I've set up S/MIME on my iPhone, but unlike other mail clients, I'm not given the option to select the hash or encryption algorithms. I assume iOS makes this decision for me.

Can anyone tell me what algorithms are used and what the key sizes are? It would be nice to know that the NSA are going to have a hard time to break into my Facebook notifications. :D

  • 1
    If Facebook gives the NSA access to all the information server-side, the encryption of the notifications becomes far less urgent, no? :-/
    – Daniel
    Aug 29, 2013 at 13:25
  • Since you have two answers addressing the certificate generation itself and how iOS mail client uses that key (and we're unlikely to get the code Apple uses internally, perhaps you could expand on the "what next" or what you are going to use this information to change what you have done. Basically, what's the practical application of the answer you expect? (so that it might guide someone to provide an answer that you might accept.)
    – bmike
    Aug 30, 2013 at 20:01
  • I wonder how setting S/MIME on your iPhone would make Facebook send its notifications encrypted? Am I missing something?
    – not2savvy
    Jan 17, 2018 at 11:23
  • @not2savvy It won't make them send it encrypted. There's usually an attachment in the form of *.p7s if you receive an encrypted message where your client is not configured properly to decrypt it.
    – cottsak
    Jan 19, 2018 at 0:49

2 Answers 2


SHA-1 is most likely it. Here's what I've found to support that claim:

On the Cryptographic Message Syntax Services Reference document, it is stated that the S/MIME version used is 3.1, which is defined here and where it's stated that it supports SHA-1, SHA-256, SHA-384, and SHA-512 but:

The SHA-256, SHA-384, and SHA-512 algorithms [FIPS180-2] are not currently recommended in S/MIME, and are included here for completeness.

Even more, on the Certificate, Key, and Trust Services Reference document (although it's the Mac version), it's stated that the default algorithm used is the SHA-1.

In another document, it is said:

The most common hash function you will use is SHA-1, an algorithm developed and published by the U.S. Government that produces a 160-bit hash value from any data up to 2**64 bits in length. There are also a number of more exotic algorithms such as SHA-2, elliptic-curve-based algorithms, and so on.

For compatibility with existing systems and infrastructure, you may occasionally need to use older algorithms such as MD5, but they are not recommended for use in new designs because of known weaknesses.

So, although I couldn't find any direct statement confirming the use of the SHA-1 algorithm, clues point in that direction.

  • Thanks for that research. It's fairly helpful. Did you have any insight into the encryption algorithms - this is what I'm more interested in TBH.
    – cottsak
    Aug 21, 2013 at 0:43
  • @cottsak All that I could find is this, written in the first document I've linked to: On CMS terminology, this module performs encryption using the **enveloped-data content** type and signing using the signed-data content type. If the message is both signed and encrypted, it uses **nested ContentInfo** types.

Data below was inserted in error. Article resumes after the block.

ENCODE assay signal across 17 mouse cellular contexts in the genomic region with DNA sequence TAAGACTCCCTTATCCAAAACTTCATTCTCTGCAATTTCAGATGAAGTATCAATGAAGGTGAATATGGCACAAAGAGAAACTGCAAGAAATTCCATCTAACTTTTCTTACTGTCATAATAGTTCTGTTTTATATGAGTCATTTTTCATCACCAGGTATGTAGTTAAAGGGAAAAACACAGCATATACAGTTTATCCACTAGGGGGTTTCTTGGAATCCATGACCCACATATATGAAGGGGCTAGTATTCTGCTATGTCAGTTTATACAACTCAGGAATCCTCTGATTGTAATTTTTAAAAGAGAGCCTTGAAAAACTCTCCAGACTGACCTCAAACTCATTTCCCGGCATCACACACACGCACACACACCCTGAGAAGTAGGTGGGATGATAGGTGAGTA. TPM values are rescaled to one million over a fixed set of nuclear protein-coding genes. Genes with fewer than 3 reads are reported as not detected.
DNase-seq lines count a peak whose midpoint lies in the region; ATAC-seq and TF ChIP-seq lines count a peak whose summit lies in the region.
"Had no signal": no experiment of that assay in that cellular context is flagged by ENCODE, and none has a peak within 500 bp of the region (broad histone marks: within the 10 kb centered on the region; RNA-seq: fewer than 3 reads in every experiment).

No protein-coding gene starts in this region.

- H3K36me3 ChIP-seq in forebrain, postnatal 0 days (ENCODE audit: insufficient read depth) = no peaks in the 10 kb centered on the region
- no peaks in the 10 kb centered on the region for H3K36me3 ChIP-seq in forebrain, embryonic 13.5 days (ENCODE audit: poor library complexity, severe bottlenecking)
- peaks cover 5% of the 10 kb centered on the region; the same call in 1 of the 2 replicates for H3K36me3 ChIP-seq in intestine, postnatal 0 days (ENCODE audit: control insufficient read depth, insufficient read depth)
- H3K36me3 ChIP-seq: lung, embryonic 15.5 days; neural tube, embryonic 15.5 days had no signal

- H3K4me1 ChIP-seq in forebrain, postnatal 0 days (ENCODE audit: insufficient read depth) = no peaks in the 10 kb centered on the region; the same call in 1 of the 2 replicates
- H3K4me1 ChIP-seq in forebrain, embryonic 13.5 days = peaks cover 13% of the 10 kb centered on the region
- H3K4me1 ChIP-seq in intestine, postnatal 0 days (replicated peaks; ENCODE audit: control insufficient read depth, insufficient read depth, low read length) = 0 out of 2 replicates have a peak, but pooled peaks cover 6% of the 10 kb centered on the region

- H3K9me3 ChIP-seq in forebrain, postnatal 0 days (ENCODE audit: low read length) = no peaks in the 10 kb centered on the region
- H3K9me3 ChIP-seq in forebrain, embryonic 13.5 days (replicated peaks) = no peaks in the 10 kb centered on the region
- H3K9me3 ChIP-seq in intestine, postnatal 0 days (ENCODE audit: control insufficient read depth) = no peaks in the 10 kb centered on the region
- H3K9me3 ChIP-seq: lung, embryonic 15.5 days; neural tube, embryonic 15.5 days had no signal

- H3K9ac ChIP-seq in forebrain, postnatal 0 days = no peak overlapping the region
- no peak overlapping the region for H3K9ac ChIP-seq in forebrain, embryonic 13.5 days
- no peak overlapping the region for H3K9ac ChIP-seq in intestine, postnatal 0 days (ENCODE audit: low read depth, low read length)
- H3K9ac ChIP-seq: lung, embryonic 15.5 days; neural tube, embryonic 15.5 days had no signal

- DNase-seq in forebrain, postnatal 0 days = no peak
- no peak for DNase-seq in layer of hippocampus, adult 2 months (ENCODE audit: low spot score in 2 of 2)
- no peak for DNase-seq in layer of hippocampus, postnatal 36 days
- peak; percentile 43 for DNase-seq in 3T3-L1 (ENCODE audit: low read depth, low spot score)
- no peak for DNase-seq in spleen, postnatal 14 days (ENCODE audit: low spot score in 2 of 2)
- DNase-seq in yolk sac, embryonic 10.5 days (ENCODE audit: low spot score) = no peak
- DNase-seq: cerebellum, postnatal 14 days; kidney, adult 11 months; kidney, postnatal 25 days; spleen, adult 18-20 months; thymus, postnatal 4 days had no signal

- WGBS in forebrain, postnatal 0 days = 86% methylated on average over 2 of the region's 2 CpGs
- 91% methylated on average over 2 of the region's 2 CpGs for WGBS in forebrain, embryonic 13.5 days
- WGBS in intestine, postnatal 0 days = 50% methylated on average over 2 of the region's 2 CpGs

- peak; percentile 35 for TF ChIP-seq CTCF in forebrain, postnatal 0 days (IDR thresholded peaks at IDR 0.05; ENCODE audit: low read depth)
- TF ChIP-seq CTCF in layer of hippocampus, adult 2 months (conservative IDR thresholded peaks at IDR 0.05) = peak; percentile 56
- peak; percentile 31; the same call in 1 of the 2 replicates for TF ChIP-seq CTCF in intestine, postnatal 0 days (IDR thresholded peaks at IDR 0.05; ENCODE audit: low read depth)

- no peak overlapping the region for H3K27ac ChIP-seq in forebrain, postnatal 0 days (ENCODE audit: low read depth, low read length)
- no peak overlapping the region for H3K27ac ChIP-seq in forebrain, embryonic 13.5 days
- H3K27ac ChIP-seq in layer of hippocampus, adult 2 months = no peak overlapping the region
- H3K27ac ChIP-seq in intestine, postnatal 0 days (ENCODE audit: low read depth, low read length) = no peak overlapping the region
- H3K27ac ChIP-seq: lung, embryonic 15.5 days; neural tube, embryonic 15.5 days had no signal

– Thecafremo
    Aug 21, 2013 at 9:56

For a specific message, you can use openssl asn1parse to peek inside.

I sent myself a message using iOS Mail, signed and encrypted to me, and using the command line

$ openssl smime -pk7out -in message.eml | openssl asn1parse

and the contents of the results showed the message appears to be encrypted with 3DES EDE in CBC mode:

  913:d=5  hl=2 l=   8 prim: OBJECT            :des-ede3-cbc

Finding the signature algorithm is another challenge. I think it's SHA-1, but the decrypted message includes a lot of certificate signatures, and I'm not sure which is the message's.

$ openssl smime -decrypt -in smime.eml -recip me.crt -inkey me.key | \
    openssl smime -pk7out | openssl asn1parse

   30:d=5  hl=2 l=   5 prim: OBJECT            :sha1

While the question is actually asking about the symmetric and hash algorithm used to encrypt the message data, the parameters for the certificate itself (which contains the public key used to encrypt the symmetric key which is, in turn used to deal with the data) are selected at key generation time. I've seen this in action while generating a new personal key pair at StartSSL; the web interface asks for the size of the RSA key and which signature algorithm I wish to use, along with the warning that choosing SHA-1 will leave you with a certificate incompatible with some systems.

For what it's worth, my own personal certificate uses 2048-bit RSA and the SHA-1 signature algorithm, which I've found works well across several different systems, including OS X Mail.app, iOS Mail, and Outlook 2007.

  • That actually doesn't help my question. I'm actually looking for evidence of the internal implementation on iOS devices like iPhones and iPads. Thanks tho
    – cottsak
    Aug 30, 2013 at 1:49
  • The key size is determined by CA, but the encryption algorithm is determined by email client. forums.comodo.com/email-certificate/… Aug 30, 2013 at 18:50
  • I see. @cottsak is talking about the symmetric/hash algorithms used for the data, not the public-key/hash algorithms used for the key (c.f. en.wikipedia.org/wiki/Hybrid_cryptosystem). Looks like I took a stab in the dark by not asking that question, and hit the wrong target. Let me make a few clarifying edits as I think this is still valuable information, if tangential.
    – zigg
    Aug 30, 2013 at 19:49
  • 1
    I did a bit more looking and ended up deconstructing a message I sent. Have a look at the latest edits.
    – zigg
    Aug 30, 2013 at 20:27
  • That's very interesting.. so are you suggesting that iOS chooses the hash and message encryption algorithm depending on what the signing certificate specifies?
    – cottsak
    Sep 2, 2013 at 9:01

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